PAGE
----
Nikka Gershman-Pepper ‘26, a seventh grader at Harvard-Westlake (HW), has accomplished something rare. She won a silver medal at the ultra-competitive and prestigious Manhattan International Music Competition, which was held online this year.
The Manhattan International Music Competition has prodigy participants from everywhere, such as London, Tokyo, Seoul, and of course, Los Angeles. The competition gives away more than $50,000 in prizes to its winners, in addition to the opportunity to play at the iconic concert venue Carnegie Hall.
Gershman-Pepper is a talented flutist and composer, and has been passionate about her craft from a very young age. When she was just five years old, she began writing melodies, but she didn’t know notation yet, so she used capital letters to write notes, she said. When she was nine, she first learned to use the professional notation program, Sibelius, to write down her musical ideas, and has been using it ever since, she told me.
As of now, she has been playing the flute for nearly seven years and doesn’t plan to stop anytime soon. Her favorite genre of music to play is classical, specifically from the Romantic period (c. 1800-1910), she said. She practices two or three hours every day, about 20 hours a week.
Gershman-Pepper participates in several music programs in and out of HW. She is part of the HW Middle School Symphony, the Diana Morgan flute studio, and the Los Angeles Youth Philharmonic. She was also recently invited to participate in flutist Jim Walker’s masterclass, which in turn inspired her to begin the next chapter of her youth career, virtual collaborations and performances, she said.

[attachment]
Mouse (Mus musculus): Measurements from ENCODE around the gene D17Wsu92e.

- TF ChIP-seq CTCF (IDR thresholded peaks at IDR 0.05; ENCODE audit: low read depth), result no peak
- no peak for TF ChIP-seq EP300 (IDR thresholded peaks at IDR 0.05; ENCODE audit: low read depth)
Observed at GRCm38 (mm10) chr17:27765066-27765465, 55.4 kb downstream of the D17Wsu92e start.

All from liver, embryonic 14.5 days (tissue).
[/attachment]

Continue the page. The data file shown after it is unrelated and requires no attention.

Virtual music is a relatively new concept in today’s world. They are performances in which each player records their individual part separately, and then editing programs are used to compile each person’s part to create a larger performance. Gershman-Pepper began using these to continue performing and playing during the COVID-19 quarantine. She uses the program Garageband for audio mixing and Adobe Premiere Rush for video editing. She has performed several pieces on her YouTube channel, The NGP Station.
This brings us to her recent participation in the fully online Manhattan International Music Competition. She had heard about this music competition through their online ads, which advertised a huge opportunity for any wind musicians up to the age of 15. She submitted a recording of her playing Fantaisie Pastorale Hongroise by Franz Doppler in June.
“That piece that really spoke to me,” Gershman-Pepper said.
From there, all there was left to do was wait.
The day she found out about the results of her submission was Halloween. Her immediate thoughts and reactions included disbelief, excitement, and a strong sense of satisfaction to see such profound results from her hard work, she said. She said she feels extremely grateful for her flute teacher, Diana Morgan, and the Middle School Symphony’s conductor, Emily Reola.
Gershman-Pepper says that her next steps include more online music competitions which just might allow her to continue improving her musicianship, and to play music at amazing venues like Carnegie Hall.
Her next project is a huge undertaking for any professional, let alone a 7th-grade student. Gershman-Pepper intends to write an opera. The process can take anywhere from two to three years, and she is just two months in, she said. Gershman-Pepper has been a passionate flutist and composer her whole life so far, and plans to continue doing just that.